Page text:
The Bradley County Board of Education has been given the go-ahead to pursue any litigation related to the ongoing debate over how previously collected liquor taxes should have been distributed.
During its Monday night meeting, the Bradley County Commission passed a resolution “to approve school board action” on the matter that pits the county school board against the city of Cleveland.
James Logan Jr., the attorney the school board has hired to help address this matter, has said the city owes more than $700,000 in back tax revenues to the county school system.
Monday night, he asked the Commission “to defer to the Bradley County school board to determine when and if litigation will be necessary.”
The Commission had already passed a resolution that had cleared any conflict of interest for the school board to hire an attorney who had worked with the county government on other matters.
On Monday Logan said “the real party in interest” was “the entity that represents the Bradley County school system,” the school board.
While he said the school board hoped to settle the matter outside of court, the board was choosing to address the issue.
State law dictates a 15 percent tax be charged on liquor sold by the drink on the premises of places like restaurants. Tennessee Code Annotated 57-4-306, which concerns the “consumption of alcoholic beverages on premises,” dictates that “one half of the proceeds shall be expended and distributed in the same manner as the county property tax for schools is expended and distributed.”
However, regarding counties with populations between 27,900 and 27,920, “according to the 1980 federal census or any subsequent federal census, any proceeds expended and distributed to municipalities which do not operate their own school systems separate from the county are required to remit one half of their proceeds of the gross receipts liquor-by-the-drink tax to the county school fund.”
The law also reads the “collections of gross receipts collected in unincorporated areas” are to be given “to the county general fund,” and 50 percent of gross receipt taxes are to be given “to local political subdivisions by subdivision.”
The Bradley County school board passed a resolution Dec. 18 stating it “does hereby respectfully request the city of Cleveland to pay over unto the Bradley County School System all funds received by the city of Cleveland and which have not been distributed to the Bradley County School System as provided in [Tennessee Code Annotated] 57-4-306.”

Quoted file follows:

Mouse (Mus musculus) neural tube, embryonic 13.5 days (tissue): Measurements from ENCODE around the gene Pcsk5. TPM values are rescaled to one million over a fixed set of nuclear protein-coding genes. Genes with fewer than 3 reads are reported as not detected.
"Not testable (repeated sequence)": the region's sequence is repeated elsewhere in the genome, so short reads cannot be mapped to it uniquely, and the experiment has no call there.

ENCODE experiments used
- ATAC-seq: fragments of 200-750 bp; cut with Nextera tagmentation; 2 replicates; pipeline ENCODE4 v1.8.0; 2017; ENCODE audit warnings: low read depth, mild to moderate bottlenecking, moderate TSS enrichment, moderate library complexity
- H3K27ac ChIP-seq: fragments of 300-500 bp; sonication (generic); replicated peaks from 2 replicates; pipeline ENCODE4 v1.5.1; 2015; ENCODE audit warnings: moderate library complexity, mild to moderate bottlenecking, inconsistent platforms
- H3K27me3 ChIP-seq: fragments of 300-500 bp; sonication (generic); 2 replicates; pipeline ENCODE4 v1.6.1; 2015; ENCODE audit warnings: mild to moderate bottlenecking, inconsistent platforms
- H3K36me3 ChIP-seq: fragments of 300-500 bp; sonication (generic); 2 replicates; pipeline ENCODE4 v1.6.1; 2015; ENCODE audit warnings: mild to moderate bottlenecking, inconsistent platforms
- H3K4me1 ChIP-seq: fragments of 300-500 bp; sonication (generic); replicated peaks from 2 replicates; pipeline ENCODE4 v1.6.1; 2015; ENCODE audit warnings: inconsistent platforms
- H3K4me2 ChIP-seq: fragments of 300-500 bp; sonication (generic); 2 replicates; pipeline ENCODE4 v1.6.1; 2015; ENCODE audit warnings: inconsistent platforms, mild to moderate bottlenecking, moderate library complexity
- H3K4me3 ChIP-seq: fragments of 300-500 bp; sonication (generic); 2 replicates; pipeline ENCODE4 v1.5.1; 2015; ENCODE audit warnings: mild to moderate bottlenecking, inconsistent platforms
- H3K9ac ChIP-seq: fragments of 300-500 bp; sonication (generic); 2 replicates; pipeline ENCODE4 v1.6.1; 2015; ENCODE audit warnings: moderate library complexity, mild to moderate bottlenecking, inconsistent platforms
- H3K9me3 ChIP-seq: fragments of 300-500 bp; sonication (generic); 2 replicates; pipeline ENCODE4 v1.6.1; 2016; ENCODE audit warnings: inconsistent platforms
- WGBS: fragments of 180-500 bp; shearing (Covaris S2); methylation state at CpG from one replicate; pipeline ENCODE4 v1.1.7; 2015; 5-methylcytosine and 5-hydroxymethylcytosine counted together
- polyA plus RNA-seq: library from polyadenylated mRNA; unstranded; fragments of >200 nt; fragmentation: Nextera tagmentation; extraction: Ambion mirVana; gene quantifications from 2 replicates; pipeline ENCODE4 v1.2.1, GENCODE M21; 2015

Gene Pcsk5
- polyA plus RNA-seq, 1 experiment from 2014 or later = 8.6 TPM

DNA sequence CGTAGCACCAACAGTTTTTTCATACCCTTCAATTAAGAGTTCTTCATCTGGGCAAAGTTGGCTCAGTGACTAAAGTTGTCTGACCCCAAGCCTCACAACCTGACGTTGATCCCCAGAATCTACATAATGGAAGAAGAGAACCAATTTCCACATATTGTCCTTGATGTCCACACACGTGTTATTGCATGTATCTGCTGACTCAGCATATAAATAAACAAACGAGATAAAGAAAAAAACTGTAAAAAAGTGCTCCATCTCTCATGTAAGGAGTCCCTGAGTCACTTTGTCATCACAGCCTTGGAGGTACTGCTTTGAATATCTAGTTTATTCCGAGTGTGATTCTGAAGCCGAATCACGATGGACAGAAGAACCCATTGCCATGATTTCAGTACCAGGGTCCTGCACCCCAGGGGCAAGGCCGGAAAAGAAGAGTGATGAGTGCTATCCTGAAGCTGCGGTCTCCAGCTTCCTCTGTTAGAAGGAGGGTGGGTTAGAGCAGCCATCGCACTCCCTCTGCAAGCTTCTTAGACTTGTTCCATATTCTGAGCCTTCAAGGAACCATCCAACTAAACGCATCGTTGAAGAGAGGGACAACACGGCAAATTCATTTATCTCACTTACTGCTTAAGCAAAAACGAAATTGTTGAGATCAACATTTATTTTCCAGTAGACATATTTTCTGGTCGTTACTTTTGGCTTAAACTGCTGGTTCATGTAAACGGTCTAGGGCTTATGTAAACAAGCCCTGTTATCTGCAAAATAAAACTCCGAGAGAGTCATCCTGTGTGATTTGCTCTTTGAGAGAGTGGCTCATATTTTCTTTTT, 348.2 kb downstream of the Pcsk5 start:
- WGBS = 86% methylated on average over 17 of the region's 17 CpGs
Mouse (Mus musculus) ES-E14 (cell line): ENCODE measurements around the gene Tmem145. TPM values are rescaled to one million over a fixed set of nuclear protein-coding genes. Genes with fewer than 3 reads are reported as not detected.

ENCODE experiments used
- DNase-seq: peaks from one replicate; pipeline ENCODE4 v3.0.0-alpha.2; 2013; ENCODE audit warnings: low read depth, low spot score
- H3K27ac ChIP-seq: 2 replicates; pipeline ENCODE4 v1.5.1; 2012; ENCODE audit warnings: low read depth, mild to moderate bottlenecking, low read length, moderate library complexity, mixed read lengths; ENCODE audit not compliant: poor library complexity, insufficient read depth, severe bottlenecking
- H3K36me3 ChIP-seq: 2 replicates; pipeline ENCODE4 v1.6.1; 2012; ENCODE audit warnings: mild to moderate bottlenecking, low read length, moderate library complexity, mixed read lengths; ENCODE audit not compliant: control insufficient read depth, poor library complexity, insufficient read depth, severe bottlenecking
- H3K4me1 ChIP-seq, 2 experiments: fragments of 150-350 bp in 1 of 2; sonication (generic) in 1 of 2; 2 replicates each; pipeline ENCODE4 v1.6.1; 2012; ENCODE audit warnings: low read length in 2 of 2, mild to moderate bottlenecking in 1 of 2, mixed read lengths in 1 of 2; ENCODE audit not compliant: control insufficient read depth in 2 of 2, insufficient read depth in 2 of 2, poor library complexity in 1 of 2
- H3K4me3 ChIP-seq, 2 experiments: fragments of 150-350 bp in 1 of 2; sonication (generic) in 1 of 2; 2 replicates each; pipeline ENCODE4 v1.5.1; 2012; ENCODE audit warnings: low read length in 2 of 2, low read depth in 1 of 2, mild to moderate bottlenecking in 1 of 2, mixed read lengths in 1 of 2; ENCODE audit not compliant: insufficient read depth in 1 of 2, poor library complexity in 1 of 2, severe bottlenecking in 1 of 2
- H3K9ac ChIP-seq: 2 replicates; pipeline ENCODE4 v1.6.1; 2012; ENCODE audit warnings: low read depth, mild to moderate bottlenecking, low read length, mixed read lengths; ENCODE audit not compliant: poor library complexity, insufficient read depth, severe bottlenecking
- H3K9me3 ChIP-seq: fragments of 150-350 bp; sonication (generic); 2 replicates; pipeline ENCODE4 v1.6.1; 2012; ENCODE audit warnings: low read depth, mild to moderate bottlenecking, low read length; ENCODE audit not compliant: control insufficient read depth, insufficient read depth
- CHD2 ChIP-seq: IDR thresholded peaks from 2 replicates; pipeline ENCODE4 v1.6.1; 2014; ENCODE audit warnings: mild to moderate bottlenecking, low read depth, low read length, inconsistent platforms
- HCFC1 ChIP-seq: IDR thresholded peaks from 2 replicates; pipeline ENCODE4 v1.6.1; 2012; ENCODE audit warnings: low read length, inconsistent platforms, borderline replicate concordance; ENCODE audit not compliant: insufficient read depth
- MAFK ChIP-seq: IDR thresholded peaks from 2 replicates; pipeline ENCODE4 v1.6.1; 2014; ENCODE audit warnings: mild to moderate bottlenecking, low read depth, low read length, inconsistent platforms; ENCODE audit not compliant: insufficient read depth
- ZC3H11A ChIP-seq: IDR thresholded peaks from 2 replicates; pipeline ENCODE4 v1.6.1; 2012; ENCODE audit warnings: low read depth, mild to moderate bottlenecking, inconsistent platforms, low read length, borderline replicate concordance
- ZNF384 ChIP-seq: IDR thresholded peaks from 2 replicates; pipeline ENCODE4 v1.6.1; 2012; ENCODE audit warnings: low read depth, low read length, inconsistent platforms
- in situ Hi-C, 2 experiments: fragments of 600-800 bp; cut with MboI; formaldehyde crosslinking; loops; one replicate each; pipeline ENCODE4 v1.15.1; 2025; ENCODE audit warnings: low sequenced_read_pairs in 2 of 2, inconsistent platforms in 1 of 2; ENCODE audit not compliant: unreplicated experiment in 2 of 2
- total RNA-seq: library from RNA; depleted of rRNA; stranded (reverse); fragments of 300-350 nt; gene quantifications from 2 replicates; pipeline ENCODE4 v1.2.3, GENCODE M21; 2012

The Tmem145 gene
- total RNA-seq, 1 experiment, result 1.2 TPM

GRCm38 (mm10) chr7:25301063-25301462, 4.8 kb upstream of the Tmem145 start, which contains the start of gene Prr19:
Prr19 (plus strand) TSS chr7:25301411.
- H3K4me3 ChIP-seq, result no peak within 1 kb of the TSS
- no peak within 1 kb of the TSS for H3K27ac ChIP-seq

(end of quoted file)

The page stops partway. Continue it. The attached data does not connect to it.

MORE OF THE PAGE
However, Cleveland has maintained it does not owe those funds because of the phrase in the law that specifies “municipalities which do not operate their own school systems” and the fact it does operate a school system separate from the county’s.
Logan said the school board is hoping to meet with city officials to discuss the matter as it had not been able to yet.
At the school board’s Jan. 25 meeting, Bradley County Schools Director Johnny McDaniel said the board’s Dec. 18 request to meet with city officials to discuss the matter had not received a response.
The Cleveland City Council voted Dec. 23 to send a response to the school board saying it believed the city had done nothing wrong.
He said the city has since agreed to meet with the school board, and a meeting had been scheduled for Feb. 10. However, Logan added he had recently gotten word the city wanted to postpone the meeting until Feb. 24. He said he was unsure when the two entities would actually meet.
While some commissioners expressed concerns that passing the resolution would limit the county’s ability to pursue its own litigation if the school board chose not to pursue any legal action, the Commission passed the resolution with votes from all 11 of the commissioners present.
It was agreed the school board would be the “party in interest,” and Commissioner Bill Winters said it was “appropriate” for the county school board to move forward with it.
While the Commission will be looking at what the school board will do, commissioners said the county did have a stake in the argument because of how much the county would or wouldn’t have to allocate to the county school system in the future.
“That’s $700,000 less that we would have to come up with,” Elkins said.
Also at the meeting, Commissioner Charlotte Peak-Jones said McDaniel had taken action on a matter which had been discussed in a previous work session.
A man who lived next to Michigan Avenue Elementary School had complained about the lights and noise resulting from the lack of a buffer zone being in place. She said the problem was in the process of being remedied.
The Commission also voted to allow a retiring K9 police officer to take ownership of the dog he has been handling on the job.
Two requests for rezoning were also approved. A property at 162 Helton Road was rezoned from Forestry/Agricultural/ Resid-ential District to Highway Commercial District. Property at 2628 Dalton Pike was rezoned from General Commercial District to Highway Commercial District.